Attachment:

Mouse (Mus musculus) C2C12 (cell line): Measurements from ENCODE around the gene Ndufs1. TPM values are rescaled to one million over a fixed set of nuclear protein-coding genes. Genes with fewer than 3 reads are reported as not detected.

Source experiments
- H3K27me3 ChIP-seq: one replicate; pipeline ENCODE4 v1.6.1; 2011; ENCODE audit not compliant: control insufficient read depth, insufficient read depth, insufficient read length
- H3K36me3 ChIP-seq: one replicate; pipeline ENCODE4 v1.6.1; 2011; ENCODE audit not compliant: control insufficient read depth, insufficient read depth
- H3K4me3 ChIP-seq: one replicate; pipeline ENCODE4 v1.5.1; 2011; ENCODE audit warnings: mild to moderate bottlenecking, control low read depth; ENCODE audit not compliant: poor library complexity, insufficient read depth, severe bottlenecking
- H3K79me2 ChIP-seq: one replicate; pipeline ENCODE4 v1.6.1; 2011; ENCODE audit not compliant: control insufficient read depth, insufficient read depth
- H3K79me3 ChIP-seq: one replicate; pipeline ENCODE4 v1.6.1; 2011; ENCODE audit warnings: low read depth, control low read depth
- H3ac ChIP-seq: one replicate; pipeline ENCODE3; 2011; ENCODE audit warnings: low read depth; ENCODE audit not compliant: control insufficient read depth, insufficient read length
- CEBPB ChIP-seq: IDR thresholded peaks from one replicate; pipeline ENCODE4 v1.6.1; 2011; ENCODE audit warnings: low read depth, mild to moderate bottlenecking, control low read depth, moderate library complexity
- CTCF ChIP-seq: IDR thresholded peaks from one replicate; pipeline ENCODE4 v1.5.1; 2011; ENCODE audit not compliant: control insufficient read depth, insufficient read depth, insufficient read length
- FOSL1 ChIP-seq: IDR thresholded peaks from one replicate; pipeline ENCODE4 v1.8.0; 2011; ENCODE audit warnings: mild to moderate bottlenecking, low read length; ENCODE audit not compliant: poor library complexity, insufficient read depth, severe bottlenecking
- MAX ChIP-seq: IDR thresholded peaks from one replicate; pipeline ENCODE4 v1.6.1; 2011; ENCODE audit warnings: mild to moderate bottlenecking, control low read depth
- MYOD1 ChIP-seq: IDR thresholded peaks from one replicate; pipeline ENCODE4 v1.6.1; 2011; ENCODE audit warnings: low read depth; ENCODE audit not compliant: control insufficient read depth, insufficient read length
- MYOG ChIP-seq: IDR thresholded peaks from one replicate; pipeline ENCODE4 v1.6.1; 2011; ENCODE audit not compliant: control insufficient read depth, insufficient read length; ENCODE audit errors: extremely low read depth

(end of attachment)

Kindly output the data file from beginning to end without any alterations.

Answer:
Mouse (Mus musculus) C2C12 (cell line): Measurements from ENCODE around the gene Ndufs1. TPM values are rescaled to one million over a fixed set of nuclear protein-coding genes. Genes with fewer than 3 reads are reported as not detected.

Source experiments
- H3K27me3 ChIP-seq: one replicate; pipeline ENCODE4 v1.6.1; 2011; ENCODE audit not compliant: control insufficient read depth, insufficient read depth, insufficient read length
- H3K36me3 ChIP-seq: one replicate; pipeline ENCODE4 v1.6.1; 2011; ENCODE audit not compliant: control insufficient read depth, insufficient read depth
- H3K4me3 ChIP-seq: one replicate; pipeline ENCODE4 v1.5.1; 2011; ENCODE audit warnings: mild to moderate bottlenecking, control low read depth; ENCODE audit not compliant: poor library complexity, insufficient read depth, severe bottlenecking
- H3K79me2 ChIP-seq: one replicate; pipeline ENCODE4 v1.6.1; 2011; ENCODE audit not compliant: control insufficient read depth, insufficient read depth
- H3K79me3 ChIP-seq: one replicate; pipeline ENCODE4 v1.6.1; 2011; ENCODE audit warnings: low read depth, control low read depth
- H3ac ChIP-seq: one replicate; pipeline ENCODE3; 2011; ENCODE audit warnings: low read depth; ENCODE audit not compliant: control insufficient read depth, insufficient read length
- CEBPB ChIP-seq: IDR thresholded peaks from one replicate; pipeline ENCODE4 v1.6.1; 2011; ENCODE audit warnings: low read depth, mild to moderate bottlenecking, control low read depth, moderate library complexity
- CTCF ChIP-seq: IDR thresholded peaks from one replicate; pipeline ENCODE4 v1.5.1; 2011; ENCODE audit not compliant: control insufficient read depth, insufficient read depth, insufficient read length
- FOSL1 ChIP-seq: IDR thresholded peaks from one replicate; pipeline ENCODE4 v1.8.0; 2011; ENCODE audit warnings: mild to moderate bottlenecking, low read length; ENCODE audit not compliant: poor library complexity, insufficient read depth, severe bottlenecking
- MAX ChIP-seq: IDR thresholded peaks from one replicate; pipeline ENCODE4 v1.6.1; 2011; ENCODE audit warnings: mild to moderate bottlenecking, control low read depth
- MYOD1 ChIP-seq: IDR thresholded peaks from one replicate; pipeline ENCODE4 v1.6.1; 2011; ENCODE audit warnings: low read depth; ENCODE audit not compliant: control insufficient read depth, insufficient read length
- MYOG ChIP-seq: IDR thresholded peaks from one replicate; pipeline ENCODE4 v1.6.1; 2011; ENCODE audit not compliant: control insufficient read depth, insufficient read length; ENCODE audit errors: extremely low read depth